The publication Complex holds their first Culture Festival, showcasing art, panel disscussions, urban style, and pop-culture
By: Kitiana Adams, Staff Writer
The fog rolled in covering the anxious crowd outside of the Long Beach Convention Center on a hectic Saturday morning, waiting for the doors to open for the very first ComplexCon, a convention showcasing pop-up shops, intelligent panel discussions, urban art and much more that attracted hundreds of Complex fans.
The publication, Complex, collaborated with well known producer and songwriter, Pharrell Williams and contemporary Japanese artist Takashi Murakami, to bring the two day event to life. Williams held the role of being cultural director and host committee-chair while Murakami was ComplexCon’s brand identity director. With the convergence of creators, curators, and most importantly the youth, everyone was able to be a part of the celebration of pop culture.
As excited fans entered the entertainment center, they were greeted by a slammin mix sounds of hip-hop and techno surrounded by moving graphics across the walls designed by Murakami. With this being the annual kick-off for Mark Ecko’s online publication’s highly anticipated event, clothing pop-up shops and art exhibits were still in the process of setting up, but that didn’t stop attendees from rushing to each section to check out what they had to offer.
One of the exhibits that was completed first and caught most of the attention when the doors opened was Mountain Dew’s Camo Collective Experience, a virtual art walk-through that took visitors through the history of the Cubism influenced camouflage and allowed them to interact with a mirror equipped feature with hologram reality technology called a “CamoFlector,” being virtually outfitted with custom Camo Out patterns that would be shown in a virtual music video.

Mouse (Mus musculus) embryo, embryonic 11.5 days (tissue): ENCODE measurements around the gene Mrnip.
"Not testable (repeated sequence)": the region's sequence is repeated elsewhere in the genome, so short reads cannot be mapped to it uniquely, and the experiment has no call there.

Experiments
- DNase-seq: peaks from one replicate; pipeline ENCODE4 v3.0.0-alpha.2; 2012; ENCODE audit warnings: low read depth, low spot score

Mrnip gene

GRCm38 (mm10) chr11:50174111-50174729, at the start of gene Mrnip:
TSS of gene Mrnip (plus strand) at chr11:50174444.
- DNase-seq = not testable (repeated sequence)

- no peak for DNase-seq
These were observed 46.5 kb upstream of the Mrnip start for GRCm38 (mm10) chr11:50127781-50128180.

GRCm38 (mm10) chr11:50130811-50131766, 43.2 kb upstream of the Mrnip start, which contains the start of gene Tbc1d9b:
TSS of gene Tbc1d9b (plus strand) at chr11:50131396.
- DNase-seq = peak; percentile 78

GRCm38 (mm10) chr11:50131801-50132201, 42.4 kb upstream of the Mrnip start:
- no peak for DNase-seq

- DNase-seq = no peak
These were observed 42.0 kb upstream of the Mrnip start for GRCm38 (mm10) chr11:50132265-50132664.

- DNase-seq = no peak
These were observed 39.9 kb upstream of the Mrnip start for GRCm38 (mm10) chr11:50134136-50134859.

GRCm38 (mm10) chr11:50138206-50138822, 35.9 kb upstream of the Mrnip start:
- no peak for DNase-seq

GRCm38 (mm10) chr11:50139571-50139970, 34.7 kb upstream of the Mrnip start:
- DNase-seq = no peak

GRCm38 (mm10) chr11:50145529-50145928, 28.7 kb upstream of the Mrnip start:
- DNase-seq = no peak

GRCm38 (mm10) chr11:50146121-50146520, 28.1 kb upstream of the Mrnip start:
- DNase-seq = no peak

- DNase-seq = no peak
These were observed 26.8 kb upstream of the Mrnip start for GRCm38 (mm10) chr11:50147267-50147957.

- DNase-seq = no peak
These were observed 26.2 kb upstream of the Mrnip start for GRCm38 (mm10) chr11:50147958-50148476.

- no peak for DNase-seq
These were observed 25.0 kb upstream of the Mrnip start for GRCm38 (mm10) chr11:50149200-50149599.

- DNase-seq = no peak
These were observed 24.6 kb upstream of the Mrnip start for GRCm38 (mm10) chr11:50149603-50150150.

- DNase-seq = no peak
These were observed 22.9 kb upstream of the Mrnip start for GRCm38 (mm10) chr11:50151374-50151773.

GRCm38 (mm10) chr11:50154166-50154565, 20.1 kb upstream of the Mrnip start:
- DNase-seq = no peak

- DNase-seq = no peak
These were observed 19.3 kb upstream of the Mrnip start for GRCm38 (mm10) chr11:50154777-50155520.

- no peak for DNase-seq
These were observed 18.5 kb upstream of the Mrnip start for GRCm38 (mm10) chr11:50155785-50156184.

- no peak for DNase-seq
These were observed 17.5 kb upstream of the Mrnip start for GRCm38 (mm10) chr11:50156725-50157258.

While attendees thoroughly enjoyed checking out the brand and retailing shops like Billionaire Boys Club, PUMA and A Bathing Ape, others spent time checking out cultural art pieces by contemporary artist Patrick Martinez. Martinez had a variety of expressive masterpieces that had their own story attached to them that Black and Brown communities could relate to with one acrylic piece titled Home Grown 1. It depicted a Latina woman breast feeding her newborn a bottle of Coke with a blanket pinned on the acrylic panel, giving the viewer direct contact with the art itself. Vacancy Project, a Los Angeles art collective, showcased their vivid and colorful art section with a canvas that displayed different shades of females’ buttocks overlapping one another, embracing the curves of women.
Traveling all the way from New York, Leslie Ziano wanted to experience something fresh and new that could resonate with the urban crowd. The East Coast native made her rounds around the first floor to check out the retailers and exhibits but finally made her way upstairs to the ComplexConversations, panel discussions that included well-known celebrities such as Jesse Williams, Ice Cube, Angie Martinez, and Tony Hawk. Some of the topics ranged from education to the manner of speaking in a digital world.
“What they’re presenting is very variable, and it can change a lot if they keep doing this year from year from year,” Eziano said.
With Frank Ocean’s smooth tune Nights flowing through the speakers, Ryan Treader enjoyed the conversation on digital media communication as it was his first panel he had attended that day. Treader felt that this was something different and influential. Even though most of the action took place downstairs with lines wrapping around the Nike shop, people emptying their pockets for merchandise from Wiz Khalifia’s Taylor Gang collection, and the rapper Metro Boomin hanging out with fans at the PUMA Lab, the Portland resident felt that the panels were vital.
“It’s not just about the merch, at the end of the day you need the context that goes along with the culture. We can always go online to buy gear but this is important,” said Treader.